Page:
October 3rd, 2002, 01:05 AM
Was this responible disclosure
Got this off of bugtraq:
Unisys "Clearpath" mainframes are very sensitive to the probes of nmap and
similar programs. Basically, by only port-scanning (not even
fingerprinting), you can cause the entire machine to seize up. (Yes, the
whole machine...not just a job or the TCP/IP device.)
The problem may be occurring because the host fires up a job to log each
incomplete TCP handshake - other people have suggested a problem with the
TCP/IP stack on the iron, but I really don't know for sure.
I know people might think that I am just DOS'ing the machine, but I got
this to happen with "nmap -T Normal" and it happens even easier at higher
speeds. If I do the same scans against Windows, *nix, VAX, or any other
type of TCP/IP devices I can find, the target machine continues to respond
after the scan. (Even on some 20mhz DOS machines running a custom build of
TCP/IP!) It's only the Clearpaths which seem to nose-dive.
Lest you think I am complaining about a problem on a single machine, let me
assure you I have seen this happen three different times at three different
locations (2 financial data centers and 1 bank) on three different
machines. I wrote this report after another security researcher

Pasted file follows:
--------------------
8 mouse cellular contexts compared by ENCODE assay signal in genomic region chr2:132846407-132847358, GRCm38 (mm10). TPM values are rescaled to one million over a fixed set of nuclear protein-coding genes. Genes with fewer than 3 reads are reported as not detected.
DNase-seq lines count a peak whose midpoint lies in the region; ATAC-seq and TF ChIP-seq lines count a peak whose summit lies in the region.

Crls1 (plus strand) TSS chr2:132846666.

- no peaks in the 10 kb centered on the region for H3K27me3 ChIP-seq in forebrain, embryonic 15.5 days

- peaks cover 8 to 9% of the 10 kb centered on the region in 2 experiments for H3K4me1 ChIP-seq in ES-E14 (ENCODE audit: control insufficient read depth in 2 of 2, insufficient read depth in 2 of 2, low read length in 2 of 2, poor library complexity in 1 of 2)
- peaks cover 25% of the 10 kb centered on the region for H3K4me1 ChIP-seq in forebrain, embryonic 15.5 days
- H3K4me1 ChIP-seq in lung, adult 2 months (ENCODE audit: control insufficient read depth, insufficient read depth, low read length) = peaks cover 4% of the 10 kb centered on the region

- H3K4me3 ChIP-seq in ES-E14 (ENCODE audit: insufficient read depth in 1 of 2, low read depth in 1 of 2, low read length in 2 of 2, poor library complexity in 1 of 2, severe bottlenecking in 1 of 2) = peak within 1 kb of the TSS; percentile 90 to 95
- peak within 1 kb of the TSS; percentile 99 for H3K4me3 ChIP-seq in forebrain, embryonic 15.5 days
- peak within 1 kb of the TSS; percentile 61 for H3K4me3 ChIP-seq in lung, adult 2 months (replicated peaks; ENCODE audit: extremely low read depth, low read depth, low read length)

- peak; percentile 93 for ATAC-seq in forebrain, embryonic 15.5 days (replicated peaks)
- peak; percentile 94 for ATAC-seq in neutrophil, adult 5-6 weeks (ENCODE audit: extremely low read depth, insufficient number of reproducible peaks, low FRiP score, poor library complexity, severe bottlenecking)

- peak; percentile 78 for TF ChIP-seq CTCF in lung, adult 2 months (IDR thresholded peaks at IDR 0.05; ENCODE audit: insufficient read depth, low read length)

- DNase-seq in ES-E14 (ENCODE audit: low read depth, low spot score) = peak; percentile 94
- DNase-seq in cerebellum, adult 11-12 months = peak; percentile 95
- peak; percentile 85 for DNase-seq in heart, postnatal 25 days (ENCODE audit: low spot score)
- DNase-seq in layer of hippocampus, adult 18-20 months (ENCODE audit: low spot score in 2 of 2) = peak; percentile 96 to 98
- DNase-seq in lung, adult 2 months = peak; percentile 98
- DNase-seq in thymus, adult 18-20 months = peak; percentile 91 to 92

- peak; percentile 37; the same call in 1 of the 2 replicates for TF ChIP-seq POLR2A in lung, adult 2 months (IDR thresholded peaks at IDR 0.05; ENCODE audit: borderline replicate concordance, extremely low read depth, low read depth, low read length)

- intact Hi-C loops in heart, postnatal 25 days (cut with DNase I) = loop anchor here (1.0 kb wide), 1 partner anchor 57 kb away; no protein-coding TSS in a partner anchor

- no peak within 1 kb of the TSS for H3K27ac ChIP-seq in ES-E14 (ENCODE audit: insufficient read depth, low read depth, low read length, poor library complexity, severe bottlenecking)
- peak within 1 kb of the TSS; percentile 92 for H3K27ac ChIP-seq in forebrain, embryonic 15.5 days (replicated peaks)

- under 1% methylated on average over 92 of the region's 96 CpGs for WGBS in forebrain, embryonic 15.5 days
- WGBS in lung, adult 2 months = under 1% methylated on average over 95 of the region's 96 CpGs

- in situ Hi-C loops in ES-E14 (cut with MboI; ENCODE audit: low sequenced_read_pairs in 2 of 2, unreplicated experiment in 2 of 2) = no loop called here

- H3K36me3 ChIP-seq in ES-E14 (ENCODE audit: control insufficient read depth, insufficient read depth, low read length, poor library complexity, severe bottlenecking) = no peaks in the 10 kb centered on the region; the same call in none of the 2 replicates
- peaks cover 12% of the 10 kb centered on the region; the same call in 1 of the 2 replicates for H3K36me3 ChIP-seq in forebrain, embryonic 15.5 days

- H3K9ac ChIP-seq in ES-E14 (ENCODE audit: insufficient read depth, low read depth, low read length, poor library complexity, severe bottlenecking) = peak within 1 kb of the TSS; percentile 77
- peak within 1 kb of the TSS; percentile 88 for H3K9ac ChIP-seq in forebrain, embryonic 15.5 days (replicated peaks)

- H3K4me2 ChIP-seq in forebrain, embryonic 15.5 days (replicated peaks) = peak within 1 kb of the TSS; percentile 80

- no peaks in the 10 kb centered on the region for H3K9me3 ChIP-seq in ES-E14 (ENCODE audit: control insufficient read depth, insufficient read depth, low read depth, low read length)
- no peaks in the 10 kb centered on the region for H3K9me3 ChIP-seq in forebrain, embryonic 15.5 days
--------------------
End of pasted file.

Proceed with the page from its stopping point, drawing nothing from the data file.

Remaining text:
mentioned privately to me that he observed the same thing.
So...what's my advice? Don't use nmap or other port scanners against a
Clearpath - it will probably be fatal.
Say hello to my little friend: "nmapnt 10.0.0.8 -p 1-1023 -T Normal" (If
that doesn't work, make it less polite. Watch the "SPO" for added fun.)
* * * Vendor notification
Unisys field engineers have been notified of each occurrence at the various
sites. (I saw my first one go down in October 2001, saw the third do it
about a week ago. All were on current releases.)
Also notified Fyodor (of nmap) and submitted the "Unisys Clearpath NX"
fingerprints I had.
The problem I see with this is it appears that Unisys has not fixed the problem. If that's the case then this individual just gave all the kiddies the key to downing these mainframes! No wonder people like HP want to sue all of us...Does anybody else see this the way I do?
October 3rd, 2002, 07:17 AM
the problem existed since before oct last year, the manufacture was notified long before this release. yes id have to say this was responsibe disclosure.
if seeing this dosn't cause a security person to react nothing will, and it is the job of a security specialist to look for this this type of thing at security sites.
Bukhari:V3B48N826 “The Prophet said, ‘Isn’t the witness of a woman equal to half of that of a man?’ The women said, ‘Yes.’ He said, ‘This is because of the deficiency of a woman’s mind.’”